Support journalism that matters to you

Since COVID-19 impacts us all and we want everyone in our community to have the important information they need, we have decided to make all coronavirus related stories free to read on While we are providing free access to articles, they are not free to produce. The newsroom is working long hours to provide you the news and information you need during this health emergency. Please consider supporting our work by subscribing or donating.

Biden accuser Tara Reade gives first on-camera interview

WASHINGTON — The woman who has accused Joe Biden of sexually assaulting her decades ago repeated her allegation Thursday, in her first on-camera interview since the presumptive Democratic presidential nominee unequivocally denied her claim last week.

“I want to say, ‘You and I were there, Joe Biden,’” Reade said in her interview with journalist Megyn Kelly, who released a portion of it on social media. “‘Please step forward and be held accountable. You should not be running on character for the president of the United States.’”

Reade’s allegation remains a simmering political problem for Biden in the #MeToo era. Yet she offered no new corroboration in initial clips of her exchange with Kelly. Reade has struggled to reconcile inconsistencies in her story, and produced no records to substantiate her claim that she complained to Senate officials at the time.

Reade was a staffer in Biden’s Senate office in 1993 when, she says, he cornered her in a basement hallway and inserted his fingers inside her.

Biden has adamantly denied Reade’s story, and no available records have emerged from the time substantiating Reade’s claims. Two people with whom Reade said she confided after the alleged incident have shifted their stories about what she told them.

But the accuser’s reemergence Thursday suggested that she plans to continue pursuing her allegation against the former vice president. Reade also retained as counsel the law firm of Wigdor LLP, which represented several of the women who accused film producer Harvey Weinstein of sexual assault.

“Her harrowing account is credible and supported by numerous ‘outcry’ witnesses from decades ago,” said a statement from attorney Douglas Wigdor. “We will help Ms. Reade be heard.”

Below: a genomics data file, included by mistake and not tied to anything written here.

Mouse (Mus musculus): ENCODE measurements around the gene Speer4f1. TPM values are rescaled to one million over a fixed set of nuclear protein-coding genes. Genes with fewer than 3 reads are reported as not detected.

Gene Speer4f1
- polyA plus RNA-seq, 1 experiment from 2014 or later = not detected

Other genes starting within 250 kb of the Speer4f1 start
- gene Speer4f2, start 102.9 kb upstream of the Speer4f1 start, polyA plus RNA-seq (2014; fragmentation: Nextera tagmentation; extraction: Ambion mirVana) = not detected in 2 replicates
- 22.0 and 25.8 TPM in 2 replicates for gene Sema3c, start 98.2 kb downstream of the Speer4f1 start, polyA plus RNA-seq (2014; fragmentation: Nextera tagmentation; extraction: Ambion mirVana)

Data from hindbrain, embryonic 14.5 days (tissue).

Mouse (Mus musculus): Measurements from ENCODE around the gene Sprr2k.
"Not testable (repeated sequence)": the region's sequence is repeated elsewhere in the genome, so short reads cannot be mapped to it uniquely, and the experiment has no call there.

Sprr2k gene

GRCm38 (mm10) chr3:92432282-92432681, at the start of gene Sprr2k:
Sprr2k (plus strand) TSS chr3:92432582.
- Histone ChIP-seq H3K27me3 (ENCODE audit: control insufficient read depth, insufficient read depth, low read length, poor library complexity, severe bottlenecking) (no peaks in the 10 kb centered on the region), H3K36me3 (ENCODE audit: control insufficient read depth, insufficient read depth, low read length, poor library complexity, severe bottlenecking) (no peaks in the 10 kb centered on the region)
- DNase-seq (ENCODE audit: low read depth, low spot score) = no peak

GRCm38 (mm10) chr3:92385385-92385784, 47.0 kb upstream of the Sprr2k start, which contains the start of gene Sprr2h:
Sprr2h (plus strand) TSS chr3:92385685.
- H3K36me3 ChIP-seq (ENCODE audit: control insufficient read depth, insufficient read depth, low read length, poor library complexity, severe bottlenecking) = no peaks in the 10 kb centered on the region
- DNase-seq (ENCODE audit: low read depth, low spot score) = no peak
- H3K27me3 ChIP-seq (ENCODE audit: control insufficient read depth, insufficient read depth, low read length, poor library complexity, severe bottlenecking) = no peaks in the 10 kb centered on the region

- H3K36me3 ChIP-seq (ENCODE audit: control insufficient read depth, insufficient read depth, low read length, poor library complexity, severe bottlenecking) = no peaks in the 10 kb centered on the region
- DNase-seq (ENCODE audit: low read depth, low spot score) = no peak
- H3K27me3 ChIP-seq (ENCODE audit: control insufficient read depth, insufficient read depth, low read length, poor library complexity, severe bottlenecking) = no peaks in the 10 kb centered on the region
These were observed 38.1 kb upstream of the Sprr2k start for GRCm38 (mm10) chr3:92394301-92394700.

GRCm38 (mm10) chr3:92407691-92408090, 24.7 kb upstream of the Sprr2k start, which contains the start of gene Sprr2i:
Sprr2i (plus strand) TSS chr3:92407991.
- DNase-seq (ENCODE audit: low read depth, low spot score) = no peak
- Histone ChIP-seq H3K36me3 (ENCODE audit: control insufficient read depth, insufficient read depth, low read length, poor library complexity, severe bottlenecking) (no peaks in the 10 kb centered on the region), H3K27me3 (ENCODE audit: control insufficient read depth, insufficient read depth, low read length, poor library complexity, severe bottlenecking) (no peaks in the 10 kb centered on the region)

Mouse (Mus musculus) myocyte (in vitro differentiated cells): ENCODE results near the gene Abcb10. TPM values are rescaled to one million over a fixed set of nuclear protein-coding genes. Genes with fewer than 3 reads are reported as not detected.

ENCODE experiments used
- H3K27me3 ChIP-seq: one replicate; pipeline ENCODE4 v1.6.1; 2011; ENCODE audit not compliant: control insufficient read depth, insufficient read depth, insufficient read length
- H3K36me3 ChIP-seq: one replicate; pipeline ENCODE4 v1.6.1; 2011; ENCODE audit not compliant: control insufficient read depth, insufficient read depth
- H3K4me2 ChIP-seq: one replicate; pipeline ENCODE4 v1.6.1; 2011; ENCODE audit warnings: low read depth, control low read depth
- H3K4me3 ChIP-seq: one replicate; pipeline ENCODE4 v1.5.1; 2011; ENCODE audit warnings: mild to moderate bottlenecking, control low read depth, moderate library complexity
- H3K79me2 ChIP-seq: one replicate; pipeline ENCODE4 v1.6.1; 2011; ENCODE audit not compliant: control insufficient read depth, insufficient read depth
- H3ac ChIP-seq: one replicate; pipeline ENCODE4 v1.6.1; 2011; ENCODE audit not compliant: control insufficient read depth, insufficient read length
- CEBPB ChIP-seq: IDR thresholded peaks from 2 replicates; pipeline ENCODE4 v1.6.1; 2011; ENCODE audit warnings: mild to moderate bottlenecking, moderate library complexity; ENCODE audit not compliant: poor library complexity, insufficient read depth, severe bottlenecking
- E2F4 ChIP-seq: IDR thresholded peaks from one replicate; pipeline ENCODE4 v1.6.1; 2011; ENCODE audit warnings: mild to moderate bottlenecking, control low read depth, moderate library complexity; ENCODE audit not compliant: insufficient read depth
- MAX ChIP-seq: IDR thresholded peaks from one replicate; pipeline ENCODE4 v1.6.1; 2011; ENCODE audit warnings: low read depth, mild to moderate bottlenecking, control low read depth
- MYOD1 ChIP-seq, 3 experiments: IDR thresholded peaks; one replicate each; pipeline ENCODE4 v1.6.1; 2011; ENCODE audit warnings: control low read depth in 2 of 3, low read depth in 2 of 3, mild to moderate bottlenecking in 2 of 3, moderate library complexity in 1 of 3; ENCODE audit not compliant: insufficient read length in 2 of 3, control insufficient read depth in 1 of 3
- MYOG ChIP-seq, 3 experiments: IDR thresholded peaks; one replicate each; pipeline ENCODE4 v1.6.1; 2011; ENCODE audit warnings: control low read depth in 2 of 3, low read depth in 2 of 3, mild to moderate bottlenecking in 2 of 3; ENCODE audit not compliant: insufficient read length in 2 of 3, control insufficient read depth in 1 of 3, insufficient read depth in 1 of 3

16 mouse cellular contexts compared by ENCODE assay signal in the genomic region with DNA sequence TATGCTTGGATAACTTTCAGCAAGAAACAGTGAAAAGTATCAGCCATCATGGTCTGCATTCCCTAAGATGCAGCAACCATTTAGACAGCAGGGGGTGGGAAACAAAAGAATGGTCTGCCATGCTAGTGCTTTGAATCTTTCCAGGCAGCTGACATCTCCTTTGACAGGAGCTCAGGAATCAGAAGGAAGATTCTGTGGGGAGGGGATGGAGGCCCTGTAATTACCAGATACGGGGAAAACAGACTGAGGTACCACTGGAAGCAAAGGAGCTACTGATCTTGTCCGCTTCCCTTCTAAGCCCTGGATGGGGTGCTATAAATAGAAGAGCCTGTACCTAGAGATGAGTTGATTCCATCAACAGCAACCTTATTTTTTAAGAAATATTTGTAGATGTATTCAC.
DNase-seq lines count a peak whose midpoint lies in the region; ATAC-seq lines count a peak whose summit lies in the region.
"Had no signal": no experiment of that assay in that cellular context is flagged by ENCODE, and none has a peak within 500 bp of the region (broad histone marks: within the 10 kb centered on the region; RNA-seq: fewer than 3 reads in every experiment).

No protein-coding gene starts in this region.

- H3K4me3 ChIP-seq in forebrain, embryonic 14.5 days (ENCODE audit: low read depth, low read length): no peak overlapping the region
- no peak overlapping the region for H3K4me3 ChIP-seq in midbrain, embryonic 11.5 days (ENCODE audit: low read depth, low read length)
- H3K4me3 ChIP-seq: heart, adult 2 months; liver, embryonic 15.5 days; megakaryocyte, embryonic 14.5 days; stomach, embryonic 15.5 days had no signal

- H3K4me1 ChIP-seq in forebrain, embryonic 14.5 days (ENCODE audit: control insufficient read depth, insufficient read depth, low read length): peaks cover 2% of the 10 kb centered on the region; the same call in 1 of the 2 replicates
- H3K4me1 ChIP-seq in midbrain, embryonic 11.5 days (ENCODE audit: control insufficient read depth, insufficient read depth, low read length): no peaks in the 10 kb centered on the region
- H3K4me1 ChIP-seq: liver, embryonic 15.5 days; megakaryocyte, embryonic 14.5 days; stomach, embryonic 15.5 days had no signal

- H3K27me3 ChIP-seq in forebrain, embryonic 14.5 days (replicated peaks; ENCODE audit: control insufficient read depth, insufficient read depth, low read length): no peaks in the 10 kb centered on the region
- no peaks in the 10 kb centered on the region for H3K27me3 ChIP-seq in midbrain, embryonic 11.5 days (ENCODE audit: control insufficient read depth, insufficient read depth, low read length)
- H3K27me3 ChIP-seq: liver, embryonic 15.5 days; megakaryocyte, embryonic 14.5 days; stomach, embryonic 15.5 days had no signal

Reade earlier canceled a television interview with Fox News planned to air last Sunday, citing concerns for her personal safety. During the Kelly interview, Reade talked about threats she said she had received after going public with her charge.

Republican efforts to use the Reade allegations against Biden are complicated by the substantially more extensive sexual assault allegations against President Donald Trump. Also, Trump recently seemed to sympathize with Biden, saying they each had experience now with “false” allegations. He has been accused by more than a dozen women in incidents spanning many years, all of which he has denied.

Reade first publicly made her allegation against Biden in late March in an interview with a progressive-oriented podcaster. Major media organizations investigated her claims and did not find conclusive evidence to substantiate or refute them.

Biden disputes Reade’s claim that she complained about his behavior to her supervisor and senior staffers in his office. None of them have corroborated her story.

He also disputes that Reade filed any formal complaint to a Senate personnel office, which she said she did. Biden has asked Senate officials to search through archives and disclose any record of a complaint by Reade.

The secretary of the Senate told the Biden campaign that confidentiality laws would prevent disclosure of any such document. The Biden campaign says it is trying to work with Senate officials and Reade to waive the confidentiality rules if any complaint is found.

©2020 Los Angeles Times

Visit the Los Angeles Times at

Distributed by Tribune Content Agency, LLC.



Loading comments...
Hide Comments